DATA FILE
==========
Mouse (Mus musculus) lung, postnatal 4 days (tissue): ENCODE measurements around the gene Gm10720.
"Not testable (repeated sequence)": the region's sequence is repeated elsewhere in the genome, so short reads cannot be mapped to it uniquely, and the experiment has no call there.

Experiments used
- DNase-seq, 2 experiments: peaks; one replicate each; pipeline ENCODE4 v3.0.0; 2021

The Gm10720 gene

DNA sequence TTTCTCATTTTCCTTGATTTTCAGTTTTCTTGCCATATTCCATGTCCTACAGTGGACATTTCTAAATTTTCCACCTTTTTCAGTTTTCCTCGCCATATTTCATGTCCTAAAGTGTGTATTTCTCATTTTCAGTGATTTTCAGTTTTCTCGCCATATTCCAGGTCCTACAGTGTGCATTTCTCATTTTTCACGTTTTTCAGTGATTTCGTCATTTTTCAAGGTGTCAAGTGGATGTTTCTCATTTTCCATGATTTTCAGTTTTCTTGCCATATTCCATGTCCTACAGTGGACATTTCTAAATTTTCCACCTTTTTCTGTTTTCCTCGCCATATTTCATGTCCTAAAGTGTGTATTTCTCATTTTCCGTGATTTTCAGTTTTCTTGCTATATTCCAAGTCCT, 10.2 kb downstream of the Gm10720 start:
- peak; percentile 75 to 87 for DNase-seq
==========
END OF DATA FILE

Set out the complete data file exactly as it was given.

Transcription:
Mouse (Mus musculus) lung, postnatal 4 days (tissue): ENCODE measurements around the gene Gm10720.
"Not testable (repeated sequence)": the region's sequence is repeated elsewhere in the genome, so short reads cannot be mapped to it uniquely, and the experiment has no call there.

Experiments used
- DNase-seq, 2 experiments: peaks; one replicate each; pipeline ENCODE4 v3.0.0; 2021

The Gm10720 gene

DNA sequence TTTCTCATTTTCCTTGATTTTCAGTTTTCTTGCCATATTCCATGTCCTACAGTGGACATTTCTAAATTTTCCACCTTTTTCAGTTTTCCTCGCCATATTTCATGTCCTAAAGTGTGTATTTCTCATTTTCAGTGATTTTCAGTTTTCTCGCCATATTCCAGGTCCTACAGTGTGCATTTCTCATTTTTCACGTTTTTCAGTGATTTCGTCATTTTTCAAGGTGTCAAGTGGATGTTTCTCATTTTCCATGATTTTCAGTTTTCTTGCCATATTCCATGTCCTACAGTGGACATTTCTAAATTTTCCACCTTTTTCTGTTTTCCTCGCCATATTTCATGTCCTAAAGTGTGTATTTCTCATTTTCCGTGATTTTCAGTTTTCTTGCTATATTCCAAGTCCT, 10.2 kb downstream of the Gm10720 start:
- peak; percentile 75 to 87 for DNase-seq